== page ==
There is a chance that the Big Easy Driver will also not function as intended as the amperage rating really is not the amperage rating... per comments, but the failure rate of this breakout will be much less than my own crafted in ignorance Mosfet circuit.
So, crossed fingers.

The rest of today will be spent preparing the circuit board to house 2 H-Bridges for the DC Screw Drives...

I am working on getting three of these completed so, sometimes as I go, while I remember what it is that I am doing, I do it three times over.
In keeping with that, my most amazing boyfriend - Boris - has graciously agreed to build the other two frames to house the other two nodes.
I have been going back and forth with him with ordering etc.  Here is a rough sketch of the diagram.


I have been hesitant to take the drawer slide off of its plexi housing, however, in keeping with the idea of making many of these, I wanted to make the mounting more systematic -  in addition to how the mounting of the drawer slide it goes in tandem with how the motor with the gear is mounted.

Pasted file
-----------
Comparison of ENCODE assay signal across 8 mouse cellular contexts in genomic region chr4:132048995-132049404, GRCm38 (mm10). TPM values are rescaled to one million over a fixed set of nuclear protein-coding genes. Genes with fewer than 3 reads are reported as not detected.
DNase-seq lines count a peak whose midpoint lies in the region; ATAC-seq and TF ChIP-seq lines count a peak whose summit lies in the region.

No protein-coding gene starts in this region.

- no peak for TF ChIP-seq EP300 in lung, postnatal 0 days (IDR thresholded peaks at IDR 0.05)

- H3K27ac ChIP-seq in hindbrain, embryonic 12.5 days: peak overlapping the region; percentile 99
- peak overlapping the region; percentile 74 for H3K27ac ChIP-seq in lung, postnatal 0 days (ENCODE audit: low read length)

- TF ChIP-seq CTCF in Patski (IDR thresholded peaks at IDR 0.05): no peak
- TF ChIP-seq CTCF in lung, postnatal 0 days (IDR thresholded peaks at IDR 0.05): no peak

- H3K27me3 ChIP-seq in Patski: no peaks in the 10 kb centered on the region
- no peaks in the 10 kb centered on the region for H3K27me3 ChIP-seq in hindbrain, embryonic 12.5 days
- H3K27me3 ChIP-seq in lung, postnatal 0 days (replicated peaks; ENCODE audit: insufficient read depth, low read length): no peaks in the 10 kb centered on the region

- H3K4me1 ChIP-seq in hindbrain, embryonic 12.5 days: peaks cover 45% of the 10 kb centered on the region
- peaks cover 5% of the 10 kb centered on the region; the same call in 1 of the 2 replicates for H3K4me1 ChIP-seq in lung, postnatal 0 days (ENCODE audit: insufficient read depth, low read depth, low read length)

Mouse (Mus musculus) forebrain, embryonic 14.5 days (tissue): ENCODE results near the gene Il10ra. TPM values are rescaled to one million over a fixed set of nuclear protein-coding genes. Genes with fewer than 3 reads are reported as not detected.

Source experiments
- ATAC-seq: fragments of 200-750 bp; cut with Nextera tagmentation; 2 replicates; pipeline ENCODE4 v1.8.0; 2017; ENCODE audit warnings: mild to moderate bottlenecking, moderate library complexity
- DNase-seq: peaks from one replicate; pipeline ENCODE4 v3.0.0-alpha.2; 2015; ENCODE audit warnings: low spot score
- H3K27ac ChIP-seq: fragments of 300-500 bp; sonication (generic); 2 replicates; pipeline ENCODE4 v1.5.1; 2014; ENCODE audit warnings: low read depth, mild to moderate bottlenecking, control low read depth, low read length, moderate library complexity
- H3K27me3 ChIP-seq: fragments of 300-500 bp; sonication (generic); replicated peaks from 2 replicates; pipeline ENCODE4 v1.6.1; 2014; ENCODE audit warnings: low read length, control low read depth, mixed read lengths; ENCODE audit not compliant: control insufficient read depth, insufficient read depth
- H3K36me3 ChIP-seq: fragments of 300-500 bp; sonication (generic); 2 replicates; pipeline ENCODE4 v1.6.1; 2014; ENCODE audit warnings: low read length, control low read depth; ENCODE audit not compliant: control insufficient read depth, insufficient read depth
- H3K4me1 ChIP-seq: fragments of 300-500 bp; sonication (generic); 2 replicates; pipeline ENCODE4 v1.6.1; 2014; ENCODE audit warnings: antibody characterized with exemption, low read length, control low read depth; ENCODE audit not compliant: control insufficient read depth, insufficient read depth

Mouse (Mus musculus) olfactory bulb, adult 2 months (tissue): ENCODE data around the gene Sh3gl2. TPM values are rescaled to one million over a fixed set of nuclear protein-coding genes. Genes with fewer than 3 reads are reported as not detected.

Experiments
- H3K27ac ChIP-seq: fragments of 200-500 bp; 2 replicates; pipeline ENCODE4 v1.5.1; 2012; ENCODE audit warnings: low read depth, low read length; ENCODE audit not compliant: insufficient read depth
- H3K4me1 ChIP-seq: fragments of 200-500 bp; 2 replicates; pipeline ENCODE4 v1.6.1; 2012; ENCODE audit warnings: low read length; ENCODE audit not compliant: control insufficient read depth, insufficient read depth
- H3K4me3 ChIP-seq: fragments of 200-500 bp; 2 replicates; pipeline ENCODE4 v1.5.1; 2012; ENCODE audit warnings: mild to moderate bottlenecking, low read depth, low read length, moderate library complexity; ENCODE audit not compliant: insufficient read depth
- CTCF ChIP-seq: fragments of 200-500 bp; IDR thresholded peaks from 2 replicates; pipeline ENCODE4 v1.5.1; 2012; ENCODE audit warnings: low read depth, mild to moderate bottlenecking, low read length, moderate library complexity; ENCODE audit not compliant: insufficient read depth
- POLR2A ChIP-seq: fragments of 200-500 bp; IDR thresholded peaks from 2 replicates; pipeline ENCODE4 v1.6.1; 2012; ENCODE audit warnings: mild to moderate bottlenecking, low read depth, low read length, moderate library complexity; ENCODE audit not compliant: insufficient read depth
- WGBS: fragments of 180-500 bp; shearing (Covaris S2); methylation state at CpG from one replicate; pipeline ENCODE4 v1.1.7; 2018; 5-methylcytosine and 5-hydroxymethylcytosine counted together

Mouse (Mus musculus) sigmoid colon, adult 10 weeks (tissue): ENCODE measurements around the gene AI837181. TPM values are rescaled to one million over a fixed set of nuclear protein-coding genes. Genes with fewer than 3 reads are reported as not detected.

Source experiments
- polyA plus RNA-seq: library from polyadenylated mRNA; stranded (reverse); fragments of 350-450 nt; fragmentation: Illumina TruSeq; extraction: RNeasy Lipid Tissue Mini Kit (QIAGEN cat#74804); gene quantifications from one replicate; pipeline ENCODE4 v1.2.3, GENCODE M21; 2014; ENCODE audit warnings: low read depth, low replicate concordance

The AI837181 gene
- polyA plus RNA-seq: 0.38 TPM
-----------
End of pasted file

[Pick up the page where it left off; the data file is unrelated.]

so I tossed the plexi aside and used the aluminum housing-

12 DC motors arrived this week!

I test mounted one of the older ones I had to see how it mounted:

To make it flush, I had to drill out a ~3/4" hole in the metal frame- This initial one is pretty rough- 

In keeping with the arrival of the DC motors, I mounted them to the collets I made earlier (drilled the motor shaft holes the appropriate size


I tapped set screw holes to secure the collet to the D-Shaft of the motor (currently pictured with inaccurate screws/bolts)

I then mounted the DC motor to the frame with some l brackets and 10-32 screws.

I ran into some problems with the planned mounting of the screw part of this actuator.

I thought this might be an issue - meaning- to me it is more important to have the motors mounted with care and supported by the frame - than to have the threaded rod as supported - meaning - It is easier to mount the screw part-

I did this- though it remains to be seen if it is the appropriate step

Then I hooked it up and ran it at 12V:


It is sooooooo slow - I knew this going in - I could have tried other options of motor - but I went with the sure thing.  I can work with this, and happily so!  Yay! 

In addition  - I fixed my nasty hole from above and made another sexy hole 


with this little fella- so worth the cost!


In addition I prepared 4 more c-clamps (four more for all three nodes to be completed).  I also remade the shaft coupler for the stepper and spur gear-  as I had stripped the metal set screw from the prior iteration, I bored out the spur gears' mounting hole to .5".